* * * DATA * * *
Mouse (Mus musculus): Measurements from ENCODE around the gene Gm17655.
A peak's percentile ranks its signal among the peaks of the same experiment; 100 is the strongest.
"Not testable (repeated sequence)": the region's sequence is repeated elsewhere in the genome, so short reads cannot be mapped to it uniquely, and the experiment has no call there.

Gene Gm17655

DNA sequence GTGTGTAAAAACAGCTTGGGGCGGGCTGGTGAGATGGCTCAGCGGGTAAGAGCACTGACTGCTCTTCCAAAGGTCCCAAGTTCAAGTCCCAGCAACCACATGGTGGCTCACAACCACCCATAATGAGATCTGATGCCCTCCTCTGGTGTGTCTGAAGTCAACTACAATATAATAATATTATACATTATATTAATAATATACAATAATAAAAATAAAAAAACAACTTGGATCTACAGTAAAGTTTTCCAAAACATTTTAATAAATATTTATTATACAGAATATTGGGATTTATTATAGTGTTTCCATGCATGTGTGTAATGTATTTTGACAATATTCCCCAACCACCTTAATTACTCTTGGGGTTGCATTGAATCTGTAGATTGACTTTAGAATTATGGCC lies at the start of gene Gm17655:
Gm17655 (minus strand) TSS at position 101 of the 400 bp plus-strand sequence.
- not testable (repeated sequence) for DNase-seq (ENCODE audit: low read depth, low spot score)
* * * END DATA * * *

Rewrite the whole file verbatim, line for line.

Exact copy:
Mouse (Mus musculus): Measurements from ENCODE around the gene Gm17655.
A peak's percentile ranks its signal among the peaks of the same experiment; 100 is the strongest.
"Not testable (repeated sequence)": the region's sequence is repeated elsewhere in the genome, so short reads cannot be mapped to it uniquely, and the experiment has no call there.

Gene Gm17655

DNA sequence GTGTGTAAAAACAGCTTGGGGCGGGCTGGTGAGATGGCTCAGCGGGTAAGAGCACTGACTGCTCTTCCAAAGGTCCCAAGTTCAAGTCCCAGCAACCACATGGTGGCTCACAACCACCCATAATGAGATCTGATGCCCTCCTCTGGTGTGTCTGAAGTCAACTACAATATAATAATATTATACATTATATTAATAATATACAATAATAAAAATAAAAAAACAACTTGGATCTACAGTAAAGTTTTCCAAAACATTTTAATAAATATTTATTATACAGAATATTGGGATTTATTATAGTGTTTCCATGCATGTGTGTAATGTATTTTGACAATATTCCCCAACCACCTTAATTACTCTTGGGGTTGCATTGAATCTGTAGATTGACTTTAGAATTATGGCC lies at the start of gene Gm17655:
Gm17655 (minus strand) TSS at position 101 of the 400 bp plus-strand sequence.
- not testable (repeated sequence) for DNase-seq (ENCODE audit: low read depth, low spot score)